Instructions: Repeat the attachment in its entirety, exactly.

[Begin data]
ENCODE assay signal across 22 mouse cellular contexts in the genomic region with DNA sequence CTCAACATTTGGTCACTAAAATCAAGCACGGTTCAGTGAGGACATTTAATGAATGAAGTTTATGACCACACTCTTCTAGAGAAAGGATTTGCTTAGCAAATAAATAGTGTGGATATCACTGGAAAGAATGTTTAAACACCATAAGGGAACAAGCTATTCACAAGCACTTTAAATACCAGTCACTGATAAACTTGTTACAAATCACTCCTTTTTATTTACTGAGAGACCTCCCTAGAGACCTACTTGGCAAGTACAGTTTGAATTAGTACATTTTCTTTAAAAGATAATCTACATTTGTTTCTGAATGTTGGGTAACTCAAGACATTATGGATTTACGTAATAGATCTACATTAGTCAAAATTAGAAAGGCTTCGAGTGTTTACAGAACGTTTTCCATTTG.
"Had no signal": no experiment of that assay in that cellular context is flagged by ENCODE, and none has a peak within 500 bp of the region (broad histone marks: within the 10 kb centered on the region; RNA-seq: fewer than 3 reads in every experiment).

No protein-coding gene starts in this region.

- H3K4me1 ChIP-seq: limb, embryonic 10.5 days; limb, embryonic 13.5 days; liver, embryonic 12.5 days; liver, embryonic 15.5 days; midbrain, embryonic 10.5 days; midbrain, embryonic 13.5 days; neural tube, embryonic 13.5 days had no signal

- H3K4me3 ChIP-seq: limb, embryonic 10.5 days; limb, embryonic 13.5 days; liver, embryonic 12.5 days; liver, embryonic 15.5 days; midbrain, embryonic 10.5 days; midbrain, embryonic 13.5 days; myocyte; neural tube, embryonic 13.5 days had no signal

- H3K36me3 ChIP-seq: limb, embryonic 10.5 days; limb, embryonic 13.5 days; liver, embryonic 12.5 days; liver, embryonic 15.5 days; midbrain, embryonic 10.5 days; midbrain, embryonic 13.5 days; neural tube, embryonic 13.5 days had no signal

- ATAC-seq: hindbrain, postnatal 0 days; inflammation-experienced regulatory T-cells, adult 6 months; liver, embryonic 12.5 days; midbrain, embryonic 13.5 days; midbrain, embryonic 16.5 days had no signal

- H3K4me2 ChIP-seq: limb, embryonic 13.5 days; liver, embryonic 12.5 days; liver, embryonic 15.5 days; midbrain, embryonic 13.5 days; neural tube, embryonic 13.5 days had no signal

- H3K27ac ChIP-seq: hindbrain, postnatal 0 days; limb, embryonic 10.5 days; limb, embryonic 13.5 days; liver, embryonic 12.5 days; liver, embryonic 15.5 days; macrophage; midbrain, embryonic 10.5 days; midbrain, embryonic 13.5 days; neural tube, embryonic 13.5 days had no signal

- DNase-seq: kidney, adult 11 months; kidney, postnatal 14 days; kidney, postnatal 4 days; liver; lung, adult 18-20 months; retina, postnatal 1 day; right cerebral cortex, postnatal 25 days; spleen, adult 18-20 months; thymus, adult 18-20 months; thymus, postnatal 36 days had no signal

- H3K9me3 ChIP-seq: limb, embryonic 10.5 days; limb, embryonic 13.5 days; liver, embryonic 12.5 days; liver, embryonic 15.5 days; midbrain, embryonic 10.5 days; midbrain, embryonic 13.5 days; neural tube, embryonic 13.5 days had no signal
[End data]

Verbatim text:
ENCODE assay signal across 22 mouse cellular contexts in the genomic region with DNA sequence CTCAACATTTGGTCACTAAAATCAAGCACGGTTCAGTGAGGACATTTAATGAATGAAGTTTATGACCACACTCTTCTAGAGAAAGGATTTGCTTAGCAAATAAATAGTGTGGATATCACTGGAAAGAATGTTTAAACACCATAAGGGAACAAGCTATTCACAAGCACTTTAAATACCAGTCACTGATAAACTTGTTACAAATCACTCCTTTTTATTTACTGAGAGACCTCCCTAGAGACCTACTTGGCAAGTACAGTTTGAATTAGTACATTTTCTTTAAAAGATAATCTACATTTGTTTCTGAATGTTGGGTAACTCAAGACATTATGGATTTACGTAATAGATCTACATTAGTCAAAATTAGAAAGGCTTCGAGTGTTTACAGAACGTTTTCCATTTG.
"Had no signal": no experiment of that assay in that cellular context is flagged by ENCODE, and none has a peak within 500 bp of the region (broad histone marks: within the 10 kb centered on the region; RNA-seq: fewer than 3 reads in every experiment).

No protein-coding gene starts in this region.

- H3K4me1 ChIP-seq: limb, embryonic 10.5 days; limb, embryonic 13.5 days; liver, embryonic 12.5 days; liver, embryonic 15.5 days; midbrain, embryonic 10.5 days; midbrain, embryonic 13.5 days; neural tube, embryonic 13.5 days had no signal

- H3K4me3 ChIP-seq: limb, embryonic 10.5 days; limb, embryonic 13.5 days; liver, embryonic 12.5 days; liver, embryonic 15.5 days; midbrain, embryonic 10.5 days; midbrain, embryonic 13.5 days; myocyte; neural tube, embryonic 13.5 days had no signal

- H3K36me3 ChIP-seq: limb, embryonic 10.5 days; limb, embryonic 13.5 days; liver, embryonic 12.5 days; liver, embryonic 15.5 days; midbrain, embryonic 10.5 days; midbrain, embryonic 13.5 days; neural tube, embryonic 13.5 days had no signal

- ATAC-seq: hindbrain, postnatal 0 days; inflammation-experienced regulatory T-cells, adult 6 months; liver, embryonic 12.5 days; midbrain, embryonic 13.5 days; midbrain, embryonic 16.5 days had no signal

- H3K4me2 ChIP-seq: limb, embryonic 13.5 days; liver, embryonic 12.5 days; liver, embryonic 15.5 days; midbrain, embryonic 13.5 days; neural tube, embryonic 13.5 days had no signal

- H3K27ac ChIP-seq: hindbrain, postnatal 0 days; limb, embryonic 10.5 days; limb, embryonic 13.5 days; liver, embryonic 12.5 days; liver, embryonic 15.5 days; macrophage; midbrain, embryonic 10.5 days; midbrain, embryonic 13.5 days; neural tube, embryonic 13.5 days had no signal

- DNase-seq: kidney, adult 11 months; kidney, postnatal 14 days; kidney, postnatal 4 days; liver; lung, adult 18-20 months; retina, postnatal 1 day; right cerebral cortex, postnatal 25 days; spleen, adult 18-20 months; thymus, adult 18-20 months; thymus, postnatal 36 days had no signal

- H3K9me3 ChIP-seq: limb, embryonic 10.5 days; limb, embryonic 13.5 days; liver, embryonic 12.5 days; liver, embryonic 15.5 days; midbrain, embryonic 10.5 days; midbrain, embryonic 13.5 days; neural tube, embryonic 13.5 days had no signal